This best practice reports an open schooling initiative about Microplastics
There were 55 students who participated in this open schooling project from Duke’s Secondary School, located in Ashington – Northumberland.
CARE: High engagement in the lesson, especially in following up reflections from the videos about microplastics, and group work designing their solution
Students were asked to interact with their families. They were invited to implement Holiday research into their single plastic usage. Most children did not complete this however they had access to the resources required
KNOW: Students had an opportunity to learn from scientists through Video built into the lesson about researcher in microplastics. Increased understanding of microplastics and their impact on the planet, inc in the food chain.
DO: Some great group discussions and problem solving about capturing microplastics. Some interesting reflections and facts about our impact on the Earth and how we might mitigate this.
Findings: Some of the slides needed a little more background to them to make them wholly relevant, especially for KS3 students, for instance the slides on plastics and oceans.
It would have been nice to have a link to a video about how plastics are collected in the sea as there are some great examples of the boon being used.
They link nicely into the Materials chemistry curriculum which we happened to be teaching at the time, hence our choice of this lesson to teach.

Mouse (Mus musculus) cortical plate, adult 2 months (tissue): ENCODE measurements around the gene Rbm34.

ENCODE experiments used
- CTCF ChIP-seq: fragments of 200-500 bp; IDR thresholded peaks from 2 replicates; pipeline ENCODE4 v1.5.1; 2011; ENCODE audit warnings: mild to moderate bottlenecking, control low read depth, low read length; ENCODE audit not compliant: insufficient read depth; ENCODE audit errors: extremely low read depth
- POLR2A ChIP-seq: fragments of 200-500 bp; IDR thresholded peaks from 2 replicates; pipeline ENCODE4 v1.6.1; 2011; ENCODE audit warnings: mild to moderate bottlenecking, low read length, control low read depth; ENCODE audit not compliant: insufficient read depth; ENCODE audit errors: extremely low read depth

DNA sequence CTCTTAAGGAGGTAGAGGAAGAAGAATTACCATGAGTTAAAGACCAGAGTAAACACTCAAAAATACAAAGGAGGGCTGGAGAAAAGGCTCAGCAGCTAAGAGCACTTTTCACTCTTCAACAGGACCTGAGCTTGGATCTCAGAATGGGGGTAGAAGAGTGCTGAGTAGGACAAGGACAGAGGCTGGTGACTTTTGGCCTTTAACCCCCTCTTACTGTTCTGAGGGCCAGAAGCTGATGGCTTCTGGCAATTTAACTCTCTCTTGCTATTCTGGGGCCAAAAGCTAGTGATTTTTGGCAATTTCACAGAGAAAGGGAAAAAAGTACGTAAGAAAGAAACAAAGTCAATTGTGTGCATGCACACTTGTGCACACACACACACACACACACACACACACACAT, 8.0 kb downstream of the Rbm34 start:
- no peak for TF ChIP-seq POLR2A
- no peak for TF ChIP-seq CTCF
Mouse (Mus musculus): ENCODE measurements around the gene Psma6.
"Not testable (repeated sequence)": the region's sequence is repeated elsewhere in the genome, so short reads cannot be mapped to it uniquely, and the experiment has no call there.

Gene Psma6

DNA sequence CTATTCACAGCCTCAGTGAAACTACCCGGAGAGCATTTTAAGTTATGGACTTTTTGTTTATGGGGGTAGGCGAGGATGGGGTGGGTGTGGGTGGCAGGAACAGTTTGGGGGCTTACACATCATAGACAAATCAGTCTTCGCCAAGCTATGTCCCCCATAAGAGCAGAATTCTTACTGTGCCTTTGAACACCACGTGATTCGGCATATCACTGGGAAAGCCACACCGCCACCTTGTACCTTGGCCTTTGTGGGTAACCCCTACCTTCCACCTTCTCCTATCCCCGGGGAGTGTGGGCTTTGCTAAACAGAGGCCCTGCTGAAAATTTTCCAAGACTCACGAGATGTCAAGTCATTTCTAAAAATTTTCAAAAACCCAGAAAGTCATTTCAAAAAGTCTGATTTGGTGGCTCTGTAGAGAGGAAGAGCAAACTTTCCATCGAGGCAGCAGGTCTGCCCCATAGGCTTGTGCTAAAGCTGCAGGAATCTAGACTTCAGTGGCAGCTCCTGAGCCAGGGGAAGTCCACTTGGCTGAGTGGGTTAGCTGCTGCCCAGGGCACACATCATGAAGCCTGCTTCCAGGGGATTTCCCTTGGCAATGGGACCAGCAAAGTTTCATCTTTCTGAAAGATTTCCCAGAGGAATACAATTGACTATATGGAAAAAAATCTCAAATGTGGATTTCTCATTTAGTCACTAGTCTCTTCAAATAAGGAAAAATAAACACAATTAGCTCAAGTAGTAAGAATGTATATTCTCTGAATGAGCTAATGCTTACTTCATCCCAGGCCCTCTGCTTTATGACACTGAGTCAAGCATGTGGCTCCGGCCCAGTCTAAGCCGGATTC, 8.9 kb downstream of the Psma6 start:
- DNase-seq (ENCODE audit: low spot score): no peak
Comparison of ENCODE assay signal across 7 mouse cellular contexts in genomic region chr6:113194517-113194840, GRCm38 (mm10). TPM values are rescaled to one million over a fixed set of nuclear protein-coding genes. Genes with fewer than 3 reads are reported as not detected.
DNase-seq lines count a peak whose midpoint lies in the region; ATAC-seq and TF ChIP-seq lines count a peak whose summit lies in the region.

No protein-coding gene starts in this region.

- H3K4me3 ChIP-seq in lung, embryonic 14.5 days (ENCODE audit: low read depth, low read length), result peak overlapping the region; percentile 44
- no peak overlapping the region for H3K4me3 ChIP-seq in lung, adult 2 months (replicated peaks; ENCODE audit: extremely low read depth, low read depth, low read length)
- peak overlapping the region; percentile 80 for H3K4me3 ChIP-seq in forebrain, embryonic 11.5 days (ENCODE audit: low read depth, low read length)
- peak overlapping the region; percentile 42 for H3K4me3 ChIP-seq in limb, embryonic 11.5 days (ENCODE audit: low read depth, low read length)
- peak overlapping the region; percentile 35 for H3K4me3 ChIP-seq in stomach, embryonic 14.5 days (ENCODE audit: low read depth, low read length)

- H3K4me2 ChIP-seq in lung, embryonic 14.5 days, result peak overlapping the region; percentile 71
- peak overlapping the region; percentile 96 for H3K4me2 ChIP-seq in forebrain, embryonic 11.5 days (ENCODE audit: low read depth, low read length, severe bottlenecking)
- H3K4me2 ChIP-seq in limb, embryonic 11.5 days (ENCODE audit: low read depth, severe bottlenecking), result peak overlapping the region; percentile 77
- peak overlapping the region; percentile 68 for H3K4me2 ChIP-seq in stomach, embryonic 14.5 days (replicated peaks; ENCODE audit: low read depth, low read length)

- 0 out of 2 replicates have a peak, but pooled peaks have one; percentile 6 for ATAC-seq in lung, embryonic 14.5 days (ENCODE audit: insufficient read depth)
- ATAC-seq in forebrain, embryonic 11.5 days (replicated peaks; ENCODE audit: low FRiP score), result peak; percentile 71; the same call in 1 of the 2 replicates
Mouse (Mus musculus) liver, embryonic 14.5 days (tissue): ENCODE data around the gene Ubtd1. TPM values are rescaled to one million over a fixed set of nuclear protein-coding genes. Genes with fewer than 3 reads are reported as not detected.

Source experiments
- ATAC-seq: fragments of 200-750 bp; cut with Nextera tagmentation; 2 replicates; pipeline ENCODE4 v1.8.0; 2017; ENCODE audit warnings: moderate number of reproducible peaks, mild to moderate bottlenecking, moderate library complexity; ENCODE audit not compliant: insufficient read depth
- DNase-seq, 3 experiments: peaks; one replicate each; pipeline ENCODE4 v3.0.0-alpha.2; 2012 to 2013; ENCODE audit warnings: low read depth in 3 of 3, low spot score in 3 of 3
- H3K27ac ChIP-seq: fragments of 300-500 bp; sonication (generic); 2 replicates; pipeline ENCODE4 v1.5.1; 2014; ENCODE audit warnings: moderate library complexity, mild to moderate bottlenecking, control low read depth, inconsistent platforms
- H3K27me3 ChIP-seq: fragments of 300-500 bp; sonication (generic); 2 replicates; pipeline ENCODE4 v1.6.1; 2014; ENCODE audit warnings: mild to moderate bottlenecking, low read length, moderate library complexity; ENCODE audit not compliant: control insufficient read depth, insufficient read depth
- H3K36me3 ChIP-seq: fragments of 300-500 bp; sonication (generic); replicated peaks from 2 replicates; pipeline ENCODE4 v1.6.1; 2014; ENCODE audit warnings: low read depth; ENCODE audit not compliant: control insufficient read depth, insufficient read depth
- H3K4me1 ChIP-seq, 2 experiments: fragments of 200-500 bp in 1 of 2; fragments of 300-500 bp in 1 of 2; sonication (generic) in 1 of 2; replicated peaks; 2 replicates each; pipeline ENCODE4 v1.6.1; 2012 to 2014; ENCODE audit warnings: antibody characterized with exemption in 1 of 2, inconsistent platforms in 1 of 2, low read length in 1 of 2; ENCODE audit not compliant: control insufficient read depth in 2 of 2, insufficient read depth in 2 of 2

The resources were good but needed a little tailoring in order to be really classroom-ready.
Outcomes: Appreciation of the difficulty of tackling plastic usage because of its pervasiveness in everyday life and the size of microplastic samples.
Understanding of some of the technology that can be used to tackle the problem.
I built in two practical activities: one demonstrating bioaccumulation and how plastics mount up as they pass through the food chain. Another looking at filtering of microplastics by using glitter in water. Both increased engagement and provided a tangible angle for students to link to.
I also showed them a laundry bag that I use for my plastic clothes (nylons, polyesters etc) that catches microplastic fibres and stops them from entering the water in the washing machine. We discussed which one would be easier to use: a filter on the machine or a bag around the clothes.
There was not enough time to go into the scale of microplastics in great detail, although for the Y8 students that we taught, this would have required too much broader knowledge to be easy to deliver straight away.
Forty-six students contributed to the open schooling research questionnaires. All of them mentioned that they would like to do more activities like this one. Most students practiced various skills including discussions and developing a project. They liked doing practical activities, working with friends and learning about microplastics.
More details of our report: on this link.